Riley Hospital for Children at IU Health flu-related visitor restrictions have been lifted. However, because babies, especially those who are ill or premature, are at higher risk of serious complications if they get the flu, visitation restrictions are still in place for all Neonatal Intensive Care Units (NICUs) until further notice.
Children with intellectual disabilities are limited in how much they are able to learn or function. These children have a very low intelligence quotient (IQ) score. Some children have fewer limits and are able to lead independent lives when they are older while others have very severe limits that make them dependent on others for care.
Intellectual disabilities have a wide variety of causes, including birth defects, genetic conditions, injuries, certain infections or stroke. Intellectual disabilities can develop any time from before birth to age 18.
Signs of intellectual and cognitive disabilities may include:
Since all of these signs could also be caused by other conditions, it is important that a healthcare professional with extensive experience working with intellectual disability diagnose your child. An early diagnosis can be very beneficial in helping your child learn and function as well as possible.
Doctors with the Riley Child Development Center at IU Health perform comprehensive evaluations to diagnose intellectual and cognitive disabilities.
During the evaluation, your provider will take an extensive developmental history to find out about any health problems, what is going on in your child’s life and the history of his or her behavior. Your provider will also be observing your child and how they behave and interact during the appointment. You, the caregiver, may be asked to fill out a brief questionnaire or checklist. If needed, your child may be brought back for an appointment to undergo psychological testing, speech testing and/or a medical examination. This testing, often in the form of activities or games, lets your child’s provider identify symptoms and make an accurate diagnosis.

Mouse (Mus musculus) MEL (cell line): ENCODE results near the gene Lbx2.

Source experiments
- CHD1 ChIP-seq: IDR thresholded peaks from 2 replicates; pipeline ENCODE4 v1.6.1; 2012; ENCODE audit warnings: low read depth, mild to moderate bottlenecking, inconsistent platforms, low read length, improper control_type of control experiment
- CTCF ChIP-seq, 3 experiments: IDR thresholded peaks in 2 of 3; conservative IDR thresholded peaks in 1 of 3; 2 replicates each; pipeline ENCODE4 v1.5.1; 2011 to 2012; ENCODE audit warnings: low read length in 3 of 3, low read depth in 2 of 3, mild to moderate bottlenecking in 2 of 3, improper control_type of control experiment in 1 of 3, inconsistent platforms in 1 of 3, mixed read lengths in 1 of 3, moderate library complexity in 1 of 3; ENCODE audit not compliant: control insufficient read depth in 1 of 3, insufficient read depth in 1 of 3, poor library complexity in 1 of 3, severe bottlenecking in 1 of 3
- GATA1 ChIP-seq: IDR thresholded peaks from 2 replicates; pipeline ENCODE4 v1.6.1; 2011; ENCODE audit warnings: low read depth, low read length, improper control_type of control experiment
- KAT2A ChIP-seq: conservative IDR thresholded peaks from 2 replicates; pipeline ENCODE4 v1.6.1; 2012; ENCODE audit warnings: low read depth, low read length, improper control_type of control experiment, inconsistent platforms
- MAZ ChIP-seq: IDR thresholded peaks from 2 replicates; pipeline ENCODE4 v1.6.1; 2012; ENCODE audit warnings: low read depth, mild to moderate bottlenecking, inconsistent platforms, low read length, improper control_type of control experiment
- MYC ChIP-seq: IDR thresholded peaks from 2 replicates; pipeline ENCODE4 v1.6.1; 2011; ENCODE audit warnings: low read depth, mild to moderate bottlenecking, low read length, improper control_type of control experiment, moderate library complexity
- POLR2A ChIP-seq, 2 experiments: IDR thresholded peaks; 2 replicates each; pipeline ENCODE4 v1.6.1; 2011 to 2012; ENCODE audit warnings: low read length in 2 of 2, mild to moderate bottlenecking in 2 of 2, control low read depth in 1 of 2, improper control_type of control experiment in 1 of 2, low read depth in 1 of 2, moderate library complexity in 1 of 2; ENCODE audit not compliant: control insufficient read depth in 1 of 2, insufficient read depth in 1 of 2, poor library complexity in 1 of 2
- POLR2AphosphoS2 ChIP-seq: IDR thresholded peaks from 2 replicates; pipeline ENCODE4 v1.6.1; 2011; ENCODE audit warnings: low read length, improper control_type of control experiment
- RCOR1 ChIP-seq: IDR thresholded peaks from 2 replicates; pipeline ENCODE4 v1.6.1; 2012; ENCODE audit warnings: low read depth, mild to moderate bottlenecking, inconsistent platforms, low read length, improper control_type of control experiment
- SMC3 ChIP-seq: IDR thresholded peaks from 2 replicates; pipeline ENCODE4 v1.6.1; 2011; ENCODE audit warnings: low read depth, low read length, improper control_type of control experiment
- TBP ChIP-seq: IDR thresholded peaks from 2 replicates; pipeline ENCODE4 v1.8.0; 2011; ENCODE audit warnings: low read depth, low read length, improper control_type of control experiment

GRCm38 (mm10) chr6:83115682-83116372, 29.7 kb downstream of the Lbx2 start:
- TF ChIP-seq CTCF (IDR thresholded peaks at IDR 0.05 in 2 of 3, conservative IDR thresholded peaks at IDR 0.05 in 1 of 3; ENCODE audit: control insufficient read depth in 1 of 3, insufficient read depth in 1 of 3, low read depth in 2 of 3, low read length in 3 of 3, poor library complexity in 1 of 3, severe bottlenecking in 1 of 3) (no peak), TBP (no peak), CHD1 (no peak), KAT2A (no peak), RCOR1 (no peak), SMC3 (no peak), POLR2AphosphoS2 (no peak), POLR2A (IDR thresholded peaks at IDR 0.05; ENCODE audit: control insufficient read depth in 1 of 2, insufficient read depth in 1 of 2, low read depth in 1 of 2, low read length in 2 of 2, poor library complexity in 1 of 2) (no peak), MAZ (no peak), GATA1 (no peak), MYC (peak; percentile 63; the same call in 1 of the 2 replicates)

After your child’s evaluation, you will receive a detailed report about his or her particular condition as well as information on resources in your community that can help. These reports help ensure that all caregivers fully understand exactly what kind of support your child needs.
Early intervention and consistent support can help your child thrive. While there is no cure for intellectual disability, many programs and services in your community and at your child’s school can help your child learn at his or her own speed and gain the skills he or she needs to lead a satisfying life.
Your child may require services such as speech or occupational therapy, special education and transition care as he or she gets older. Riley at IU Health can help you locate these services in your community
Visit the trusted resources below for more information on intellectual and cognitive disability.
Riley at IU Health offers a broad range of supportive services to make life better for families who choose us for their children's care.
This large state organization strives to help and advocate for people with intellectual disabilities and their families. The organization's website provides access to valuable community and government resources.
This website includes information on a huge variety of topics for parents of children with disabilities. Topics include mental health, behavior, research and technology.
In addition to our primary hospital location at the Academic Health Center in Indianapolis, IN, we have convenient locations to better serve our communities throughout the state.
Sort through 6 facilities offering Intellectual & Cognitive Disability care by entering your city or zip below.